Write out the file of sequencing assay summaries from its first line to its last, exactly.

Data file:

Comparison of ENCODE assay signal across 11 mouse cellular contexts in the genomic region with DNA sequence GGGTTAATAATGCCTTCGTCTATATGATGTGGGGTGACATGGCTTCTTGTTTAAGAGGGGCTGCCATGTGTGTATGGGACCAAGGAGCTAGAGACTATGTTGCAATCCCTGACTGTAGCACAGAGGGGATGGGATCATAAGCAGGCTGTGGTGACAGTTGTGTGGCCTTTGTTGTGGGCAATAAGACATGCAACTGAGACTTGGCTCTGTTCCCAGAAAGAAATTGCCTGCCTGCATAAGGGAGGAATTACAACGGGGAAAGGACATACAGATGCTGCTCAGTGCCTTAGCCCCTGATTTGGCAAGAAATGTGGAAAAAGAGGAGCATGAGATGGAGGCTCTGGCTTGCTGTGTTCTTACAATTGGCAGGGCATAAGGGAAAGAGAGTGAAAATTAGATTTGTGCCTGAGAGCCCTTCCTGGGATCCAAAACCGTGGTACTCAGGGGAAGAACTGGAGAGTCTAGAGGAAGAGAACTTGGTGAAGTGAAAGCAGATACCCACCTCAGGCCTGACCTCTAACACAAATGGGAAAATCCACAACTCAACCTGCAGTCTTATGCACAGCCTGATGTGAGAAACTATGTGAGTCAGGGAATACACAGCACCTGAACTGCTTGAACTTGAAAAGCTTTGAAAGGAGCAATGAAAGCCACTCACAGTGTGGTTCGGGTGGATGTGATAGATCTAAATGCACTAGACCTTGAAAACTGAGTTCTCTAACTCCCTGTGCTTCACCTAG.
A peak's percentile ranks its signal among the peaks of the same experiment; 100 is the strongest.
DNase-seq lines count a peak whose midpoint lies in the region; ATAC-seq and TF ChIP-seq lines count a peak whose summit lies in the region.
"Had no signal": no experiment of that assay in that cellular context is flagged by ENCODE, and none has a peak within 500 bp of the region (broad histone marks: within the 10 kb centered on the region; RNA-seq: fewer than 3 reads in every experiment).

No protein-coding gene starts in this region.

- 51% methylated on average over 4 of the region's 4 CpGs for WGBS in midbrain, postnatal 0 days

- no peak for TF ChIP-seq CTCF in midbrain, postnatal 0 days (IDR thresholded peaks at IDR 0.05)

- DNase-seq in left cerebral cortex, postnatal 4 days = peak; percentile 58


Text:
Comparison of ENCODE assay signal across 11 mouse cellular contexts in the genomic region with DNA sequence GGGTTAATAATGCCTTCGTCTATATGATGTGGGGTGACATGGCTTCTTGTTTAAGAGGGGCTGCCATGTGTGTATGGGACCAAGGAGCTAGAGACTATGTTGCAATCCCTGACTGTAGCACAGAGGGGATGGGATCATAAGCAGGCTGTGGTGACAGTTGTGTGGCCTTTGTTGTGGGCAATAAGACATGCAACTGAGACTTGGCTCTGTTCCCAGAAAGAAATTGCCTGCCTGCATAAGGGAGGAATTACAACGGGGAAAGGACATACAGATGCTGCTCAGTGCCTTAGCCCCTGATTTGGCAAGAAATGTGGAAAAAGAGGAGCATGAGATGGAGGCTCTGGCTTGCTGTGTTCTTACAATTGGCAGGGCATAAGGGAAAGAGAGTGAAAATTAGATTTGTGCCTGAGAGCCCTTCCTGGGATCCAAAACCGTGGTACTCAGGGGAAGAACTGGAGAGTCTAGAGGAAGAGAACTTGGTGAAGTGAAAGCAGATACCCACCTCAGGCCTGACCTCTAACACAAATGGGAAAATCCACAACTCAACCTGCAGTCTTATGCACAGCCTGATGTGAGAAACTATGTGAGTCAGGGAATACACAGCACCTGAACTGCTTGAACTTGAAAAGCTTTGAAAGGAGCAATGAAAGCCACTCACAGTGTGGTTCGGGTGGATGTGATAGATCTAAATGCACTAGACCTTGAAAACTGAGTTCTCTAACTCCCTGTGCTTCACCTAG.
A peak's percentile ranks its signal among the peaks of the same experiment; 100 is the strongest.
DNase-seq lines count a peak whose midpoint lies in the region; ATAC-seq and TF ChIP-seq lines count a peak whose summit lies in the region.
"Had no signal": no experiment of that assay in that cellular context is flagged by ENCODE, and none has a peak within 500 bp of the region (broad histone marks: within the 10 kb centered on the region; RNA-seq: fewer than 3 reads in every experiment).

No protein-coding gene starts in this region.

- 51% methylated on average over 4 of the region's 4 CpGs for WGBS in midbrain, postnatal 0 days

- no peak for TF ChIP-seq CTCF in midbrain, postnatal 0 days (IDR thresholded peaks at IDR 0.05)

- DNase-seq in left cerebral cortex, postnatal 4 days = peak; percentile 58